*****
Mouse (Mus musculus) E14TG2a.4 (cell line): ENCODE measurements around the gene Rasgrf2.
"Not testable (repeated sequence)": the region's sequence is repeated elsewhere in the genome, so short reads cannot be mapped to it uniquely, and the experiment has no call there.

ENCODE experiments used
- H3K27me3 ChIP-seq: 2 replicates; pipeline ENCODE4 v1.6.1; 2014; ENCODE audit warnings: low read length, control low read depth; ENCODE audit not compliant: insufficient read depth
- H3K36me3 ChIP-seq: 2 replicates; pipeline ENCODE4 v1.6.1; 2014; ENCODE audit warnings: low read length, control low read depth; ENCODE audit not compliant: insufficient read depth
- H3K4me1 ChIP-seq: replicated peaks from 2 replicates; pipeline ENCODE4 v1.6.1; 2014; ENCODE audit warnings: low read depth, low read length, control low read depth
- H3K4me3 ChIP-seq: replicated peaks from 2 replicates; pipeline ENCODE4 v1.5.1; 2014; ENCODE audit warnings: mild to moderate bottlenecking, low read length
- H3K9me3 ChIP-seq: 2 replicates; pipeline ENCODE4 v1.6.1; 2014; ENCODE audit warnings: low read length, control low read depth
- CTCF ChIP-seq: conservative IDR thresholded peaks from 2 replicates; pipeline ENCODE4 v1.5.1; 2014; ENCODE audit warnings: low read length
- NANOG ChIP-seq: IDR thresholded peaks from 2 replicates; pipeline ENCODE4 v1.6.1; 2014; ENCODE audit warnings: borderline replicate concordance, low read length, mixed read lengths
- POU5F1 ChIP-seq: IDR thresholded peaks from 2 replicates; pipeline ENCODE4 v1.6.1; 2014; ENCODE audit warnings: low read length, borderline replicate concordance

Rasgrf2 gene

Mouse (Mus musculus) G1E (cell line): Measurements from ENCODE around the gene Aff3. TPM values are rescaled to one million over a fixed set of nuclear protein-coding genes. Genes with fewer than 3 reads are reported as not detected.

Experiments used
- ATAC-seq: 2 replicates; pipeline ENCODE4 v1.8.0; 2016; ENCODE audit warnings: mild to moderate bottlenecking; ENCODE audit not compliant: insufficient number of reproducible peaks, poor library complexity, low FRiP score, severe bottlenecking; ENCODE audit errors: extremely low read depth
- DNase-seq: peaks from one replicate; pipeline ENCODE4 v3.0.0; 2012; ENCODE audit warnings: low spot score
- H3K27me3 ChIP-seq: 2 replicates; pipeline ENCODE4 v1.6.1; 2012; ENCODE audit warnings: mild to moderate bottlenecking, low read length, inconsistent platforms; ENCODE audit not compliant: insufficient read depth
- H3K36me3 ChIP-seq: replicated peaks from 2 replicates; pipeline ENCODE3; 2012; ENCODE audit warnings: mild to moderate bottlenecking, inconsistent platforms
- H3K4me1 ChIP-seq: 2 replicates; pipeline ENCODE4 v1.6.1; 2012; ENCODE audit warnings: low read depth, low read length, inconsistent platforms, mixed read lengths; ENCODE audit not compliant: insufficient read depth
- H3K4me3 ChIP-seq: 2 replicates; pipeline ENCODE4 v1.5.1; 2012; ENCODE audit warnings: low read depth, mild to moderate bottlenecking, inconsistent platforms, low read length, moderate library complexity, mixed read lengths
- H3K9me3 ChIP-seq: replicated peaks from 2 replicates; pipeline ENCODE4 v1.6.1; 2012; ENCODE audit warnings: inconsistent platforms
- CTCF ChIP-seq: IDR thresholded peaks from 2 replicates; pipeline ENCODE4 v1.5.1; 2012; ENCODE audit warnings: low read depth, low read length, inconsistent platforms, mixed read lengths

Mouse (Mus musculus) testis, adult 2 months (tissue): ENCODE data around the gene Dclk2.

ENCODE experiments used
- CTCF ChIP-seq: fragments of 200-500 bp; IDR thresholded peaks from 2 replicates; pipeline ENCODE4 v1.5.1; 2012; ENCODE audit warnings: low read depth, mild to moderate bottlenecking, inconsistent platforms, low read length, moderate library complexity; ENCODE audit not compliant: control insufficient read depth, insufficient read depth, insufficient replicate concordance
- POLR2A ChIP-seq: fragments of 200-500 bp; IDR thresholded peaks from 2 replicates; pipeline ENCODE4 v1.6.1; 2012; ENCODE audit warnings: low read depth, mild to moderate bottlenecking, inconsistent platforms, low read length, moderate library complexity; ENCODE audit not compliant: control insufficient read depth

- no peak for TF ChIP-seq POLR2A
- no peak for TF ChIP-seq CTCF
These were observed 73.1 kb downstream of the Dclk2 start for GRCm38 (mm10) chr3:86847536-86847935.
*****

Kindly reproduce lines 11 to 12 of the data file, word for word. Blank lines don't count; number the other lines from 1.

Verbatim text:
- POU5F1 ChIP-seq: IDR thresholded peaks from 2 replicates; pipeline ENCODE4 v1.6.1; 2014; ENCODE audit warnings: low read length, borderline replicate concordance

Rasgrf2 gene